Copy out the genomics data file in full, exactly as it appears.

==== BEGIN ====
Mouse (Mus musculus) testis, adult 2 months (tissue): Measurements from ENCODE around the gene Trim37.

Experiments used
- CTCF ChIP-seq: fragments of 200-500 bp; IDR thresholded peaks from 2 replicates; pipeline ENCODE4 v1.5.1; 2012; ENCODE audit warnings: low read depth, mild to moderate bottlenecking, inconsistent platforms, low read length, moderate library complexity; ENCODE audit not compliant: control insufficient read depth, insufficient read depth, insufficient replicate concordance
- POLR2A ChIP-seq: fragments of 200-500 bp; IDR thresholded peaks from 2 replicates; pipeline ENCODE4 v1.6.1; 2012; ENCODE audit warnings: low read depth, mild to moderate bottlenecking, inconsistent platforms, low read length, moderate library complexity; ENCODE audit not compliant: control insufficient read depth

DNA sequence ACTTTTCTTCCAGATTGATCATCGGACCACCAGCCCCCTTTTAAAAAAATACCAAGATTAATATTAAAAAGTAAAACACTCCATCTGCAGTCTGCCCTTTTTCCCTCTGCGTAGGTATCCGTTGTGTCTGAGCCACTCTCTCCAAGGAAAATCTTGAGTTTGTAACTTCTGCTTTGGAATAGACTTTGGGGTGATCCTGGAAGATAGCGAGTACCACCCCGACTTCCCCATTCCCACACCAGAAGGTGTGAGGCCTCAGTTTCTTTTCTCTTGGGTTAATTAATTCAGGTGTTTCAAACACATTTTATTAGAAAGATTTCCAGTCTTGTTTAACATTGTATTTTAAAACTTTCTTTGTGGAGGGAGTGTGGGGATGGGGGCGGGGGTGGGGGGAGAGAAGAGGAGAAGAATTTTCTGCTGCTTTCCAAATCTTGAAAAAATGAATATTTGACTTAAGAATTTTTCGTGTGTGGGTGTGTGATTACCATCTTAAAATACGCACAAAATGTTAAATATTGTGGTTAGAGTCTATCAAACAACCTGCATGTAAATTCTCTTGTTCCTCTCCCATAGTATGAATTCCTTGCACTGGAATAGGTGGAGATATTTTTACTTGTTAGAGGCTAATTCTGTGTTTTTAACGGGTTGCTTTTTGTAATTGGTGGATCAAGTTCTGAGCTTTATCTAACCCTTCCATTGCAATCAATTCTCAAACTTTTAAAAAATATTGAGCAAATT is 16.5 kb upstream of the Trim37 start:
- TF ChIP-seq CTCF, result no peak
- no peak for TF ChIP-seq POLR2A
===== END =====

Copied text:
Mouse (Mus musculus) testis, adult 2 months (tissue): Measurements from ENCODE around the gene Trim37.

Experiments used
- CTCF ChIP-seq: fragments of 200-500 bp; IDR thresholded peaks from 2 replicates; pipeline ENCODE4 v1.5.1; 2012; ENCODE audit warnings: low read depth, mild to moderate bottlenecking, inconsistent platforms, low read length, moderate library complexity; ENCODE audit not compliant: control insufficient read depth, insufficient read depth, insufficient replicate concordance
- POLR2A ChIP-seq: fragments of 200-500 bp; IDR thresholded peaks from 2 replicates; pipeline ENCODE4 v1.6.1; 2012; ENCODE audit warnings: low read depth, mild to moderate bottlenecking, inconsistent platforms, low read length, moderate library complexity; ENCODE audit not compliant: control insufficient read depth

DNA sequence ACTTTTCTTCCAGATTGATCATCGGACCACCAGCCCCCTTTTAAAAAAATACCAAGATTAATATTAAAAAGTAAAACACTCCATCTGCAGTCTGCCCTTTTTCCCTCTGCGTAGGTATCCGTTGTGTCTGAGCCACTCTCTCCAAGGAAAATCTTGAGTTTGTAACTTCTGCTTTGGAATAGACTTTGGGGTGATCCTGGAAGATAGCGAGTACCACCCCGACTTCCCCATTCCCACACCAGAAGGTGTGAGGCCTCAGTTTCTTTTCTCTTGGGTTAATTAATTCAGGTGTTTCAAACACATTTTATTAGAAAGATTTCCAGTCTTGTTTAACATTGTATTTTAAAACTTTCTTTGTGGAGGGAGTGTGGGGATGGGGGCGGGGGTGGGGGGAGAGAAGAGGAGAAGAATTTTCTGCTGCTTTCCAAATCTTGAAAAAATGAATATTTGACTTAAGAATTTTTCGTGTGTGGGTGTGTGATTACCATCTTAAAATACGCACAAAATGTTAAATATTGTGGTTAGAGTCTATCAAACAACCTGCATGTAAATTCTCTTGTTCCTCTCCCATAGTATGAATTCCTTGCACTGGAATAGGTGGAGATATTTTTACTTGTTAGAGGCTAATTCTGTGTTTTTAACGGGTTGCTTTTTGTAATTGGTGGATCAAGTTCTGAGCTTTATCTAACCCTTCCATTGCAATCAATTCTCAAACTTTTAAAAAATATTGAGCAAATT is 16.5 kb upstream of the Trim37 start:
- TF ChIP-seq CTCF, result no peak
- no peak for TF ChIP-seq POLR2A